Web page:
March 19, 2014

Commentary on the Acts of the Apostles

By: Tom Lowe

 

Lesson III.C: A Summary Report of the Church (9:31)   


Scripture

 

31 Then the churches throughout all Judea, Galilee, and Samaria had peace and were edified. And walking in the fear of the Lord and in the comfort of the Holy Spirit, they were multiplied.

 

Introduction

 

Verse 31 concludes Luke’s narrative on the conversion of Saul (the apostle Paul) and the entire persecution story which began in 8:1b. The persecution ended when Saul, its most ardent advocate was converted and became a witness for Christ. The “church” was at peace.

 

Commentary

31 Then the churches throughout all Judea, Galilee, and Samaria had peace and were edified. And walking in the fear of the Lord and in the comfort of the Holy Spirit, they were multiplied.

This verse summarizes a period of almost 10 years in the life of the early Jewish churches, during which peace and prosperity prevailed, and about which the Book of Acts is otherwise silent. It is a very important verse because it marks a new departure in the story of the development of the early church.

Let us take time to consider the essential meaning of the word “Church.” The Greek word for church, “ecclesia,” literally means called out. The picture of the Church suggested by the word is that of a company of those who are separated from the nation, and from the race—an entirely new company. There are two ideas evoked by the word; the Hebrew idea which was that of a God-governed people; and the Greek idea, which was that of a governing community. On the pages of the Book of Acts, it refers to the confederation of those who are following the name of Jesus; and are first, the God-governed people; and secondly, the governing people; the people who hold the keys, not of themselves, the church, but of the Kingdom; the moral interpreters, those who are to state the standards of life, and who are to insist on the ethical ideas of Jesus. Therefore, these people are seen as turning away from the temple as a center, and becoming themselves the temple, wherever they are.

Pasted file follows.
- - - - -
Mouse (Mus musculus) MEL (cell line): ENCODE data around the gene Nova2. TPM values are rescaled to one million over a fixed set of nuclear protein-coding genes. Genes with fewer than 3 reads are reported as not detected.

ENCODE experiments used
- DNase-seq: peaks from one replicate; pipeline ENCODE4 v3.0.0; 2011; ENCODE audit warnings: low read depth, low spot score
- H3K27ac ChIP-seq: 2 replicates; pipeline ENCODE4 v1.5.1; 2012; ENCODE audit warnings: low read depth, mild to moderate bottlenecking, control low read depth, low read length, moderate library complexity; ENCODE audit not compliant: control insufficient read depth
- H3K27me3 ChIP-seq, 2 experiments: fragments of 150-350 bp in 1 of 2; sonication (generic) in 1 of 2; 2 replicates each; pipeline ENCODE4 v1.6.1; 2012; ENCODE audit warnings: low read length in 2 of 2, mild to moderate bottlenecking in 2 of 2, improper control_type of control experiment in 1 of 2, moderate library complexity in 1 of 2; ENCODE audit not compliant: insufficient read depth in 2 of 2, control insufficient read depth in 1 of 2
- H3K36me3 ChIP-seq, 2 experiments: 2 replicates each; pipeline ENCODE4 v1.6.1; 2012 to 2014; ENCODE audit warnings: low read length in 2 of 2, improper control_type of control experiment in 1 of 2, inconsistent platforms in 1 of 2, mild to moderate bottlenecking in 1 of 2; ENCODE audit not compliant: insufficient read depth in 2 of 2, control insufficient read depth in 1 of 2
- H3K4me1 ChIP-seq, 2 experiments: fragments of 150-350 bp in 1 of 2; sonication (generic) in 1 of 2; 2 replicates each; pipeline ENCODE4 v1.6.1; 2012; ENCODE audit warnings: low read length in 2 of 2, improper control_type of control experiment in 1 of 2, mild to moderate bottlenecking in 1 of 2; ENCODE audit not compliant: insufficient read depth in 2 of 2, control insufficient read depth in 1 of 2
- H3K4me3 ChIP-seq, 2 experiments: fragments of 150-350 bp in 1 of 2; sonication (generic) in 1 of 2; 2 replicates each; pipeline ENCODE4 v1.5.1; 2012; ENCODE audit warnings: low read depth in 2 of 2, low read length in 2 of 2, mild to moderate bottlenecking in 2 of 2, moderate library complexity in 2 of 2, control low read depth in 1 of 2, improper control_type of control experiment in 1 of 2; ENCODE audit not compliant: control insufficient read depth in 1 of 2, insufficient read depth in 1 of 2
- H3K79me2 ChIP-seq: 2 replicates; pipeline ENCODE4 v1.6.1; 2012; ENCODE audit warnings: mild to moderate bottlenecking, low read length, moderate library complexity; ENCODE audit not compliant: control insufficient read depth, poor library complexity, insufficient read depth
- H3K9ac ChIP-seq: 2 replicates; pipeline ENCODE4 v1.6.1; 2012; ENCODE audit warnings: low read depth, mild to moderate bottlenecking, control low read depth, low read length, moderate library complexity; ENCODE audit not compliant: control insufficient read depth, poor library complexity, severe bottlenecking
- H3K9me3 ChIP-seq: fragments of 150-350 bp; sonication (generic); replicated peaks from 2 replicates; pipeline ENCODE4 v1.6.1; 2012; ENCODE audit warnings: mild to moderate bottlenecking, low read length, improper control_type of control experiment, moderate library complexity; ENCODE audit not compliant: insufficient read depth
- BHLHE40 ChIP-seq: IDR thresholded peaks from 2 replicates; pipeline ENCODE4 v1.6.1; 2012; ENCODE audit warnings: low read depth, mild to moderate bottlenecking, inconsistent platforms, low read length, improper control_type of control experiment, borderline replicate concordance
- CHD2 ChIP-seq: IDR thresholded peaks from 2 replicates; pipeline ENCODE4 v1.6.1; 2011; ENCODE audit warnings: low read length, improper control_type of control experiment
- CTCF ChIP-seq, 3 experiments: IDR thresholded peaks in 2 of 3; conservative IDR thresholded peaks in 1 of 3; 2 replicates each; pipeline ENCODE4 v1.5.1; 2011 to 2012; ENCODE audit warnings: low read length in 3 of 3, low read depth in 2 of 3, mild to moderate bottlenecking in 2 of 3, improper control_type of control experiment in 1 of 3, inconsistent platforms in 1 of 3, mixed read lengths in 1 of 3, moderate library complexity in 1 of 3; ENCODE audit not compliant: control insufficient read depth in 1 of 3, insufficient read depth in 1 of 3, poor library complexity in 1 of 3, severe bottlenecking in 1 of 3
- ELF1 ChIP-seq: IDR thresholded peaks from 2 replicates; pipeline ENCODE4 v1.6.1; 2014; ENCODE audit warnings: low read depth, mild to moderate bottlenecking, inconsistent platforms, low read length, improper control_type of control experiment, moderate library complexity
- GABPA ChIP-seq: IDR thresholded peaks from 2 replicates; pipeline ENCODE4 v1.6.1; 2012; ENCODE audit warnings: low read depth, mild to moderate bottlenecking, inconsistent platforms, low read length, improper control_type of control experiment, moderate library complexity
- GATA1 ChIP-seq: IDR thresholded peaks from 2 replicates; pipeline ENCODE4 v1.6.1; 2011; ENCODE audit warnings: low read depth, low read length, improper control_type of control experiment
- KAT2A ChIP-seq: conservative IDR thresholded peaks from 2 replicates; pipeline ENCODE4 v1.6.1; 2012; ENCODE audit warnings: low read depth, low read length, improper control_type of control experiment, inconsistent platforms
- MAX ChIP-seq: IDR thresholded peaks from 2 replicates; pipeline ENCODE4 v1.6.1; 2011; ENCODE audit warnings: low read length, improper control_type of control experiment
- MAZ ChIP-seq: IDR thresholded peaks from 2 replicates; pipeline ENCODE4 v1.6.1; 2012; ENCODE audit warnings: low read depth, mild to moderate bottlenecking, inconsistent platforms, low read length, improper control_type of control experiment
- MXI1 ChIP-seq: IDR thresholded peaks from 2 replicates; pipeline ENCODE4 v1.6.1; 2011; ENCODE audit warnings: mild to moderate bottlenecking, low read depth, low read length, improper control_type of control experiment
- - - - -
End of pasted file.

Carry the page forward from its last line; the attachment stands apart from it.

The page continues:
The Church was still confined to Jews, half-Jews (the Samaritans), and proselytes to Judaism who became Christians (with the one exception of the eunuch from Ethiopia, 8:26-40), but all was in readiness for the extension of the church to a new segment of the world’s population.

Luke’s use of the word “churches” should be taken as the local body of believers throughout all Judea, Galilee, and Samaria, assemblies, and not in the “universal sense” as the whole body of Christians. Perhaps the church Luke focused on here is the Jerusalem church which he pictures as witnessing throughout all these regions. This is the only mention of Galilean Christians in Acts. Galilee is probably to be included within the reference to “all Judea” in Acts 1:8{1]. Luke mentioned it separately to emphasize how the commission to “all Judea” was being fulfilled. Already the witness had reached Galilee. The next two chapters comprising verses 9:32-35 and 91:36-43, will show its extension to the coastal towns of Judea. The “peace” of the church is described in terms of the encouragement of the Spirit, the growth of the church, and its reverence and worship (“the fear of the Lord), terms reminiscent of the earlier summaries in Acts (2:43-47{2]) It is a familiar pattern. The Lord brings his people through a time of crisis. Through His deliverance the church finds peace and continues to flourish (5:42{3]). In this case the respite would last until a fresh outbreak of persecution occurred under Herod in Chapter 12